When to Change Your Walking Shoes
Walking shoes generally need to be replaced after 300-500 miles of use.
|Miles Walked per Week||How Long Walking Shoes Will Last|
|5 miles / week||1 – 2 years|
|10 miles / week||7 months – 1 year|
|15 miles / week||5 – 8 months|
While this is a good guide, you should pay attention to how your shoes are wearing and use that to truly determine when you should replace your walking shoes. Using worn-out shoes will increase your risk of injury because they will no longer support you.
According to the American Academy of Podiatric Sports Medicine, you should replace your walking shoes when:
- The outsole wears down to the midsole
- The shoe lays unevenly on an even surface
- Creases show on the heel of the outsole
- The heel counter becomes flexible
Athletic shoe soles have an outsole made of rubber, which encases and protects a midsole that is typically made of some type of EVA foam. You will be able to tell that the outsole has worn down too far and your shoe needs replacing when you can see the midsole.
When your shoes lay unevenly on a flat surface or you can see creases forming on the back of the heel of the outsole, that means that the midsole has run its course, and it is time for new shoes.
The heel counter is a stiff piece inside the back of your shoe that wraps around your heel and Achilles’ tendon. If you find that this stiff piece has become flexible, you will no longer have the support of the heel counter and you need new walking shoes.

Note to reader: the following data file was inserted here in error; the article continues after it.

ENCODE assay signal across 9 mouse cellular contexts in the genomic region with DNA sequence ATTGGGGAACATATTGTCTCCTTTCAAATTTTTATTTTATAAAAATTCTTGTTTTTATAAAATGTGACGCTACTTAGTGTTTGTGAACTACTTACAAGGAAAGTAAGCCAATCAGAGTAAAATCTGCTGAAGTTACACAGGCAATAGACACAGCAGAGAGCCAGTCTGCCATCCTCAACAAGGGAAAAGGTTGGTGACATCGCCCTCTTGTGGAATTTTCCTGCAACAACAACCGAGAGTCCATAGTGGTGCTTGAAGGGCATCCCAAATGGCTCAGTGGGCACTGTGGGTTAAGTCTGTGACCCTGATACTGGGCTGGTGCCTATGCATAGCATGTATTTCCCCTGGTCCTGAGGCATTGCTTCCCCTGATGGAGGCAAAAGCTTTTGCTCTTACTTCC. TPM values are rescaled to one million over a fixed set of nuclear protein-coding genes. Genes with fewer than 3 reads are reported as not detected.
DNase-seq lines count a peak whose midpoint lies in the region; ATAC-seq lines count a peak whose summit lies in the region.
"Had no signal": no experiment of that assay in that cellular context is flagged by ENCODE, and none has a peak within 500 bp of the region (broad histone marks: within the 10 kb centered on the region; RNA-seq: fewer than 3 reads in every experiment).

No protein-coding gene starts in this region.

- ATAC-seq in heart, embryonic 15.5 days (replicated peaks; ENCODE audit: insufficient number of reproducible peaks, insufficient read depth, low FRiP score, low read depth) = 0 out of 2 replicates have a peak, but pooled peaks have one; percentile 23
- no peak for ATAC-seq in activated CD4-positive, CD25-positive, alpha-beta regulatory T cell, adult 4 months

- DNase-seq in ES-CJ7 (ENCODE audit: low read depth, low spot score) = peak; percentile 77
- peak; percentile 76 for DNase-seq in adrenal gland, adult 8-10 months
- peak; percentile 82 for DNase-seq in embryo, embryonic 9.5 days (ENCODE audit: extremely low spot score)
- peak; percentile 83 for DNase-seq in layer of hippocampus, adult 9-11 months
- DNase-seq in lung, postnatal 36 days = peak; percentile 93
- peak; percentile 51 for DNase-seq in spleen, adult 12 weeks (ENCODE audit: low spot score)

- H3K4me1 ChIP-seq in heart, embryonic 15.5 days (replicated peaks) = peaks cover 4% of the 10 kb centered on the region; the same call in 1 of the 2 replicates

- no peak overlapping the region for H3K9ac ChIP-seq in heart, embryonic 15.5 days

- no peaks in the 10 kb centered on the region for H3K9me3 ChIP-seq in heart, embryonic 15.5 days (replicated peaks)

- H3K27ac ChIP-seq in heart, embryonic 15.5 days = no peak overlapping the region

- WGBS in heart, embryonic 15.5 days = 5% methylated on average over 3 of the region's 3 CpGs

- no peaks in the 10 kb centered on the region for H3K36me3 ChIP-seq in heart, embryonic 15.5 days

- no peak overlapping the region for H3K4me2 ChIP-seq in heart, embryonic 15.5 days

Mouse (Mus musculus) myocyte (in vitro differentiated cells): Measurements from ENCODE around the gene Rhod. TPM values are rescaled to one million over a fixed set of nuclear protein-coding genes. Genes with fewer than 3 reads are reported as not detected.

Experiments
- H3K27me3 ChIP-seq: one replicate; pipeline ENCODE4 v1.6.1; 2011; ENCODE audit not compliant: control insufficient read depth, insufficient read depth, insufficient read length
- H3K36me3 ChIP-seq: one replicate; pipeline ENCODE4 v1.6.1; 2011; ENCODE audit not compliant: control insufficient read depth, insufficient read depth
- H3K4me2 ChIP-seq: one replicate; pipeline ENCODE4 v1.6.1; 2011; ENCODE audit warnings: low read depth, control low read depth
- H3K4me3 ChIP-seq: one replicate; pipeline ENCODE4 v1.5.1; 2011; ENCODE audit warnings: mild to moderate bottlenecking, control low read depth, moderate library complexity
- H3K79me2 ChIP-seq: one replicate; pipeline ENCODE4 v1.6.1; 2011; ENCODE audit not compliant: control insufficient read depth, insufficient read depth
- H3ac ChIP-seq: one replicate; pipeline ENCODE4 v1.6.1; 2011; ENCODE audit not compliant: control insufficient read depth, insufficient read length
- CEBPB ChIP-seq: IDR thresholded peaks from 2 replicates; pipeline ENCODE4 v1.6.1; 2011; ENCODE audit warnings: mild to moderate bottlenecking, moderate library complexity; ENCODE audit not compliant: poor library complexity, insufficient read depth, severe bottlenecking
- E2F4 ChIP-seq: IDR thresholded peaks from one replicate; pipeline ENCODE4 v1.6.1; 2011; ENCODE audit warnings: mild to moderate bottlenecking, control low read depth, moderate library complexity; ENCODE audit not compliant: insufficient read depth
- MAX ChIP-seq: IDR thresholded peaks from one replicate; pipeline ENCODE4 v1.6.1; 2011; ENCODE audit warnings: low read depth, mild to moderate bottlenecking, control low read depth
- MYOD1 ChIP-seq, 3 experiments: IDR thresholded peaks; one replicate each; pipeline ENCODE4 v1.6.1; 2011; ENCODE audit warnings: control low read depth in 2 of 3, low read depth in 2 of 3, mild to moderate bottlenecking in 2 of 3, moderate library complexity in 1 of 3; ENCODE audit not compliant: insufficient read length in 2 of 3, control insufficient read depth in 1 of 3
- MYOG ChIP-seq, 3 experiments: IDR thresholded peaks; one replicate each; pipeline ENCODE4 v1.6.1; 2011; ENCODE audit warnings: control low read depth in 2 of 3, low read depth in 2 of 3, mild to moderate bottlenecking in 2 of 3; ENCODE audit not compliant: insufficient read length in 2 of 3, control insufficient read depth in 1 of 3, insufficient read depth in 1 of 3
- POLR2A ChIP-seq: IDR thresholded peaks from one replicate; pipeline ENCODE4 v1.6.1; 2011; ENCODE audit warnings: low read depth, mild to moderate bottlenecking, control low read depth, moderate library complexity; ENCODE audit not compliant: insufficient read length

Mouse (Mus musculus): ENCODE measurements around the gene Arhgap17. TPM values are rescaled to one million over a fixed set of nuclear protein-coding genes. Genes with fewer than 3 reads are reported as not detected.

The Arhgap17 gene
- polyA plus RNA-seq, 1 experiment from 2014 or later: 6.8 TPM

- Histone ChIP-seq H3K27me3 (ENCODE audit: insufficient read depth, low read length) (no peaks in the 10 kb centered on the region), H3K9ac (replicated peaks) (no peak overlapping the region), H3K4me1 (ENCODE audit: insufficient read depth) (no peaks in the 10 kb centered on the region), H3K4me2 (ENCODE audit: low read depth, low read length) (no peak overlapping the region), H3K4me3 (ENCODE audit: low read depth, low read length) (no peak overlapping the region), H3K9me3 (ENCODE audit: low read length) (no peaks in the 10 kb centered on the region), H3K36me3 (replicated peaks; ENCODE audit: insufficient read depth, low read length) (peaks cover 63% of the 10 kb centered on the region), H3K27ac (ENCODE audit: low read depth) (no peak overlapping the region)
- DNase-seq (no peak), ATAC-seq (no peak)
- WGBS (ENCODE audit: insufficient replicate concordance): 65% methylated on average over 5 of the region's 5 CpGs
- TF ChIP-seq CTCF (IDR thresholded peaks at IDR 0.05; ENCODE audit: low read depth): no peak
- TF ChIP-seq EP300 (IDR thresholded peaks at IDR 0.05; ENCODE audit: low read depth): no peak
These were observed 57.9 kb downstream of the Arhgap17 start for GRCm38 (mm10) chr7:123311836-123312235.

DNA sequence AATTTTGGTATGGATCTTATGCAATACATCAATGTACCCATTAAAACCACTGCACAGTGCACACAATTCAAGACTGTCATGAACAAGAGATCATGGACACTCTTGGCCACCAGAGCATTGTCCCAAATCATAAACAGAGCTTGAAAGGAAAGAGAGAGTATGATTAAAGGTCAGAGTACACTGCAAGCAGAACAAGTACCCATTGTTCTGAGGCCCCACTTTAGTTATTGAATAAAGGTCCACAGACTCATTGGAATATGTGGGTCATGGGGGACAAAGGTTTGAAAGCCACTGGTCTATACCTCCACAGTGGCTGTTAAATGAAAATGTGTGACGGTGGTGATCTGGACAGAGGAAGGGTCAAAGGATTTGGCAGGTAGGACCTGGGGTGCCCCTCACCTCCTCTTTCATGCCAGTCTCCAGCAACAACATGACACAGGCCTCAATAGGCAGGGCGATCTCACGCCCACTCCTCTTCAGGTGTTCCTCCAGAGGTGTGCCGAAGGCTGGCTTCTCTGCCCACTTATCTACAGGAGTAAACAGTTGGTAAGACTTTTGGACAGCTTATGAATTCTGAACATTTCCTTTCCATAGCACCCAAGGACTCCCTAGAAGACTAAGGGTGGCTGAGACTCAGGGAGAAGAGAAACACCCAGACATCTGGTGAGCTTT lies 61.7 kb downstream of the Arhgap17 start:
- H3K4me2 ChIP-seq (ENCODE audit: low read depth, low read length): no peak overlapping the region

How Comfortable Shoes Affect Travel
When you are traveling, you cannot fit your whole closet into your suitcase. You must decide to bring only one or two pairs of shoes that will work for your entire trip. Bringing a comfortable pair of shoes is essential to enjoying your vacation, as you will be wearing them quite a lot.
Depending on what type of traveling you are doing, there is a good chance that you will be doing a lot of walking. Sight-seeing often demands lots of miles on foot of moving from one spot to another to get as much local history and art in as possible before you have to head home. The last thing you want is to be thinking about your shoe the entire time.
Getting a comfortable pair of shoes to wear while traveling will make a huge difference in your overall experience. You will be able to enjoy new places without worrying about painful blisters on your feet or distracting arch pain.
Additionally, if you are going to be flying to your travel destination, you are likely to experience feet and leg swelling on the plane. While this is normal, wearing a pair of shoes that accommodates this and doesn’t leave you feeling uncomfortable and in pain is important. Your shoe shouldn’t fit loosely, but it should definitely accommodate your feet at the point of the day they are most swollen, usually in the evening.
Choosing the best walking shoes is an individual journey and may take some time, but it is very much worth it when it comes to the necessary support you will get from the right shoe. If you have preexisting foot conditions, you will discover a huge benefit to finding a pair of shoes that are fully supportive of your needs, but even if you do not currently have any problems with your feet you will not regret investing in a pair of walking shoes. Walking is a form of exercise, and just like any workout, you need to make sure you have the right shoes.